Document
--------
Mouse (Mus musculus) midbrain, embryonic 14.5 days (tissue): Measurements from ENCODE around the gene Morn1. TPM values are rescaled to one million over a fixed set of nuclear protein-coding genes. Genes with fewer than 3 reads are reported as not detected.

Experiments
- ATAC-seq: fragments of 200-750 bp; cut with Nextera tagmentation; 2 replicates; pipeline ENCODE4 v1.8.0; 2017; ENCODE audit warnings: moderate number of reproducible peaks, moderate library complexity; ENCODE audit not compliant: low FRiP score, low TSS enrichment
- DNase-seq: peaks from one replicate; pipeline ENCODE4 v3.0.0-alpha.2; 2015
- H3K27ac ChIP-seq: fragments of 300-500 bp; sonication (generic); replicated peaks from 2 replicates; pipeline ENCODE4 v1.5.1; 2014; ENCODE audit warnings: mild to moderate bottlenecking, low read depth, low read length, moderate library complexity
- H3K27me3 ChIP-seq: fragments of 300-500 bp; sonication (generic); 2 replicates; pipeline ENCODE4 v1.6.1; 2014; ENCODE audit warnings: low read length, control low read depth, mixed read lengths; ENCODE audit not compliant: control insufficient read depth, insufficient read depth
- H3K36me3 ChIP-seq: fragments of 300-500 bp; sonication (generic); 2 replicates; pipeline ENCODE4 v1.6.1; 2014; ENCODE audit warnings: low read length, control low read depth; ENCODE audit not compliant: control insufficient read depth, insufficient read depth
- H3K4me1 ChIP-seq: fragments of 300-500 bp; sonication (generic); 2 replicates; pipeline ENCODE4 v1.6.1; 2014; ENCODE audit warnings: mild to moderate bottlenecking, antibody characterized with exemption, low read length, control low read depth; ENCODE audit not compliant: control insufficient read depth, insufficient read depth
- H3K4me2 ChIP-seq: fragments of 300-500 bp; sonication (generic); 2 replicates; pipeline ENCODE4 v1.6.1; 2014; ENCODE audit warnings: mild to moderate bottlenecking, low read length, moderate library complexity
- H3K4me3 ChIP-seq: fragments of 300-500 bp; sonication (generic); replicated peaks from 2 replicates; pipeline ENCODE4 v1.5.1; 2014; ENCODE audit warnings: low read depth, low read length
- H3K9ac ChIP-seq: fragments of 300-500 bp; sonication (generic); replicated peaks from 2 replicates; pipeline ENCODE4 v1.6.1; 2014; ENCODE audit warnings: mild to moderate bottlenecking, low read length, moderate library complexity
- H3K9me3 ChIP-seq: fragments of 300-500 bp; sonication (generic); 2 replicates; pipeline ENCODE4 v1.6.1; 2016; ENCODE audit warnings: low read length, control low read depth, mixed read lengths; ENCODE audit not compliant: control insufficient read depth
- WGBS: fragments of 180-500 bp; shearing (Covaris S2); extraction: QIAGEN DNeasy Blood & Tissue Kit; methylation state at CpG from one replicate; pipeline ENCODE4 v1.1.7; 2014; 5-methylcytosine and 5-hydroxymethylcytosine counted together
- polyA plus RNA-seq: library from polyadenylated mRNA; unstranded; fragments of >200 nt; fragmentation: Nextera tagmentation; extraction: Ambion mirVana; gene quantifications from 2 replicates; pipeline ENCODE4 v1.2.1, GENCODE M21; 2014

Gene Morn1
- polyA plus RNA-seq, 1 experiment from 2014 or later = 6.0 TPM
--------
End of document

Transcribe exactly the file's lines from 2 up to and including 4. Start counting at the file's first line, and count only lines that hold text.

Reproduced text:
Experiments
- ATAC-seq: fragments of 200-750 bp; cut with Nextera tagmentation; 2 replicates; pipeline ENCODE4 v1.8.0; 2017; ENCODE audit warnings: moderate number of reproducible peaks, moderate library complexity; ENCODE audit not compliant: low FRiP score, low TSS enrichment
- DNase-seq: peaks from one replicate; pipeline ENCODE4 v3.0.0-alpha.2; 2015